Geographical distribution of the health crisis of the war in the Tigray region of Ethiopia – Ethiopia
Mulugeta Gebregziabher, Fasika Amdeselassie, Reiye Esayas, Zerihun Abebe, Hannah Silvia, Abeba A Teklehaimanot, Jeffrey E Korte, John L Pearce, James J Cochran
Correspondence to Mulugeta Gebregziabher; [email protected]
War destroys health facilities and displaces health workers. It has a devastating impact on the health of the population, especially among vulnerable populations. We assess the geographical distribution of the impact of war on health care delivery by comparing the pre-November 2020 and November-June 2021 status of health facilities in the Tigray region of Ethiopia. Data was collected from February 2021 to June 2021, during an active civil war and imposed communications blackout in Tigray. Primary data was collected and verified by multiple sources. The data includes information on health facility type, geocoding, and health facility status (fully functional (FF), partially functional (PF), non-functional, no communication). Only 3.6% of all health facilities (n=1007), 13.5% of all hospitals and health centers (n=266), and none of the health posts (n=741), are functional. Destruction varies by geographic location; only 3.3% in the West, 3.3% in the South-East, 6.5% in the North-West, 8% in the Center, 14.6% in the South, 16% in the East and 78.6% in Mekelle are FF. Only 9.7% of health centers, 43.8% of general hospitals and 21.7% of primary hospitals are FF. None of the health facilities are functioning at pre-war levels, even when classified as FF or PF due to lack of electricity and water or essential appliances looted or destroyed, as they continue to function. The Tigray war clearly had a direct and devastating impact on the delivery of health care. The restoration of destroyed health facilities must be a priority for the international community.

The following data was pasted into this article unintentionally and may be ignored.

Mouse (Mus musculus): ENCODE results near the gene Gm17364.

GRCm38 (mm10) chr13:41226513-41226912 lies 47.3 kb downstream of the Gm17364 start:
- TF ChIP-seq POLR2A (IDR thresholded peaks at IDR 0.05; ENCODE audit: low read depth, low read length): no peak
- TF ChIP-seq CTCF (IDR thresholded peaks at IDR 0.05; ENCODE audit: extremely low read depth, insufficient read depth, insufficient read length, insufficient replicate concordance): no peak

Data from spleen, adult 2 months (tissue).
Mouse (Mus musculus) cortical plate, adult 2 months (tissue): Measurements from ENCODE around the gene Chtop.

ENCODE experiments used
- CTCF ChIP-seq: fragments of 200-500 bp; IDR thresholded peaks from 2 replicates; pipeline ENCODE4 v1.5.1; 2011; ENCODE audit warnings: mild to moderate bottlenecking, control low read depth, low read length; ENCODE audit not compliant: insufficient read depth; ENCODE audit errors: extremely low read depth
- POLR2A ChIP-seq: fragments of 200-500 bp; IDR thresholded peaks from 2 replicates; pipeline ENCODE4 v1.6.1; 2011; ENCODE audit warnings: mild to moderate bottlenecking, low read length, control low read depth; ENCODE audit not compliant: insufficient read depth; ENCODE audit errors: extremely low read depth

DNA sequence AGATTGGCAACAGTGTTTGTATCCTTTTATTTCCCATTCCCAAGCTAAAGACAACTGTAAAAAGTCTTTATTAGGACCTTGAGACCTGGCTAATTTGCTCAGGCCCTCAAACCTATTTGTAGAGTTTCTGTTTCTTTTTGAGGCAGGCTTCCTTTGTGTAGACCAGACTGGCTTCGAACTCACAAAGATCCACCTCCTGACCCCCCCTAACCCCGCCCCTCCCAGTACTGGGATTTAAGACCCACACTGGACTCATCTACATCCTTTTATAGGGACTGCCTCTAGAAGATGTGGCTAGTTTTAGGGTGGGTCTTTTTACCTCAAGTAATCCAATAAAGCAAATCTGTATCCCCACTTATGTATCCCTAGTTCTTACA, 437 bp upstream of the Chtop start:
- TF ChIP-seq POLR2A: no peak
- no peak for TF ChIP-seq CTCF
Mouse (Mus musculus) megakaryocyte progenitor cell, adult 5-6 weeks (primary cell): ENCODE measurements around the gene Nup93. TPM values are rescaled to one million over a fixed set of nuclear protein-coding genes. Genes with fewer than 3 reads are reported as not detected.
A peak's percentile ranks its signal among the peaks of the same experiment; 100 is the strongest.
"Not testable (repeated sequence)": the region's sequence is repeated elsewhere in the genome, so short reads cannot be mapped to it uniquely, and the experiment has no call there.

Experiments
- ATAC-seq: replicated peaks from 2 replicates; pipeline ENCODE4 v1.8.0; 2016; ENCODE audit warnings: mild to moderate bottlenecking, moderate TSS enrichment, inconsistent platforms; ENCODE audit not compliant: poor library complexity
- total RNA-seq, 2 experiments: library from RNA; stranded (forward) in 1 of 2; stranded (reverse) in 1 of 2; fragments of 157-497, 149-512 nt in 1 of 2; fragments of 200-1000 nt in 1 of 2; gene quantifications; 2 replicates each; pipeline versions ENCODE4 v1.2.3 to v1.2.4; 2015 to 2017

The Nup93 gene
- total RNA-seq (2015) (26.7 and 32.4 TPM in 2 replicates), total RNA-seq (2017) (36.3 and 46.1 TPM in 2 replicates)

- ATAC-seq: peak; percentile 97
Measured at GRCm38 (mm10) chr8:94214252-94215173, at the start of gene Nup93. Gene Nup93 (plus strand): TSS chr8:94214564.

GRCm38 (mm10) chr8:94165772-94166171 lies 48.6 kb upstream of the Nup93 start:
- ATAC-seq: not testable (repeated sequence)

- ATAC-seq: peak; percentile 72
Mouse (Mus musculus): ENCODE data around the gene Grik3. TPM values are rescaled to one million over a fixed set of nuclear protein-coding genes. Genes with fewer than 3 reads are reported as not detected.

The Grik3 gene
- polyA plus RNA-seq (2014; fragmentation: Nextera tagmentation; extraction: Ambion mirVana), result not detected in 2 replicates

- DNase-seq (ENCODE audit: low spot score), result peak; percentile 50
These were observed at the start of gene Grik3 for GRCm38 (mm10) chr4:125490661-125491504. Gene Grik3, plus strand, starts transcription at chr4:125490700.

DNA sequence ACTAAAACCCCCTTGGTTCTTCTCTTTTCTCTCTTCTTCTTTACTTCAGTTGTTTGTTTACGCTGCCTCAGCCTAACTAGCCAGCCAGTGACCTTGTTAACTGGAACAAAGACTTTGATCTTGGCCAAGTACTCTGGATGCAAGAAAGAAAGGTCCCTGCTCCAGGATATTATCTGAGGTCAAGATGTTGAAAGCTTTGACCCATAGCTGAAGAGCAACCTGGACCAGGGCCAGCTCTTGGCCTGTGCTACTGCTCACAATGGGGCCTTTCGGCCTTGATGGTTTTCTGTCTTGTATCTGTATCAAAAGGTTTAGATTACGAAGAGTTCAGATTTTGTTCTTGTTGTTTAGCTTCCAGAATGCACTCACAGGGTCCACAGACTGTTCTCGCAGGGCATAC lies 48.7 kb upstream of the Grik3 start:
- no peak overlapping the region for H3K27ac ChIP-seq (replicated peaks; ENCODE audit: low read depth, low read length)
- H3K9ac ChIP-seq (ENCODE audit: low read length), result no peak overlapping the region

What do we already know about this?
Previous research has shown the deleterious effects of war on health and health care delivery. Due to limited communication and reporting, the extent of the direct impact on health care delivery from the war in Tigray has not been well characterized at a granular level, including its geographic distribution.
What does this study bring?
In this study, we conducted a granular assessment of the functional status of all health facilities in Tigray. The comparison between the pre-November 2020 and November-June 2021 condition of each health facility revealed the extent and severity of the devastation and their geographical differences.
How might this study affect research, practice or policy?
The catastrophic impacts of war on health and health care delivery should make war a priority agenda in health policy making. This prioritization can lead to improved research and strategies to prevent war and mitigate its negative impacts.